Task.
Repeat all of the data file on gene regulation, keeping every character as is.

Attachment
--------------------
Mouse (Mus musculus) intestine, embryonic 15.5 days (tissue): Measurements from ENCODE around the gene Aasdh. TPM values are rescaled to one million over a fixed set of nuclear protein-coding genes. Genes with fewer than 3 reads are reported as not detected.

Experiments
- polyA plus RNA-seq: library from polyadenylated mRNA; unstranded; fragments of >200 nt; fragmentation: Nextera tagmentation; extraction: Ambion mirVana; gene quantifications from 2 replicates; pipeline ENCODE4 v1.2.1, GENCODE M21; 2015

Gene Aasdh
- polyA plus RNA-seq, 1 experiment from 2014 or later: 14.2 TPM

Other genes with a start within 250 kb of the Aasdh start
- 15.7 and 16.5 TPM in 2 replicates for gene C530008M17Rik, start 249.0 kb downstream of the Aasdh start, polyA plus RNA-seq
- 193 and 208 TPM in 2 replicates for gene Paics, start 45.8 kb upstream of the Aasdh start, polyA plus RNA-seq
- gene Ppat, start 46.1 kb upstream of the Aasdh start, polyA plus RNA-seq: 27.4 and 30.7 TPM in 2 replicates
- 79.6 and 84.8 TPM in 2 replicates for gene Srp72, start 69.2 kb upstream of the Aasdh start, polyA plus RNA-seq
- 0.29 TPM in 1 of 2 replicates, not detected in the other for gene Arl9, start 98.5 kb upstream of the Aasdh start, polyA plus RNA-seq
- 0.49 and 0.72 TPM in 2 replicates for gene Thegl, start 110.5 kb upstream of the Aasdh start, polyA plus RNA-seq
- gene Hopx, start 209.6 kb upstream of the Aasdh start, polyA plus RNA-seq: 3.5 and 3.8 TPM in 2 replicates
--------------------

Mouse (Mus musculus) intestine, embryonic 15.5 days (tissue): Measurements from ENCODE around the gene Aasdh. TPM values are rescaled to one million over a fixed set of nuclear protein-coding genes. Genes with fewer than 3 reads are reported as not detected.

Experiments
- polyA plus RNA-seq: library from polyadenylated mRNA; unstranded; fragments of >200 nt; fragmentation: Nextera tagmentation; extraction: Ambion mirVana; gene quantifications from 2 replicates; pipeline ENCODE4 v1.2.1, GENCODE M21; 2015

Gene Aasdh
- polyA plus RNA-seq, 1 experiment from 2014 or later: 14.2 TPM

Other genes with a start within 250 kb of the Aasdh start
- 15.7 and 16.5 TPM in 2 replicates for gene C530008M17Rik, start 249.0 kb downstream of the Aasdh start, polyA plus RNA-seq
- 193 and 208 TPM in 2 replicates for gene Paics, start 45.8 kb upstream of the Aasdh start, polyA plus RNA-seq
- gene Ppat, start 46.1 kb upstream of the Aasdh start, polyA plus RNA-seq: 27.4 and 30.7 TPM in 2 replicates
- 79.6 and 84.8 TPM in 2 replicates for gene Srp72, start 69.2 kb upstream of the Aasdh start, polyA plus RNA-seq
- 0.29 TPM in 1 of 2 replicates, not detected in the other for gene Arl9, start 98.5 kb upstream of the Aasdh start, polyA plus RNA-seq
- 0.49 and 0.72 TPM in 2 replicates for gene Thegl, start 110.5 kb upstream of the Aasdh start, polyA plus RNA-seq
- gene Hopx, start 209.6 kb upstream of the Aasdh start, polyA plus RNA-seq: 3.5 and 3.8 TPM in 2 replicates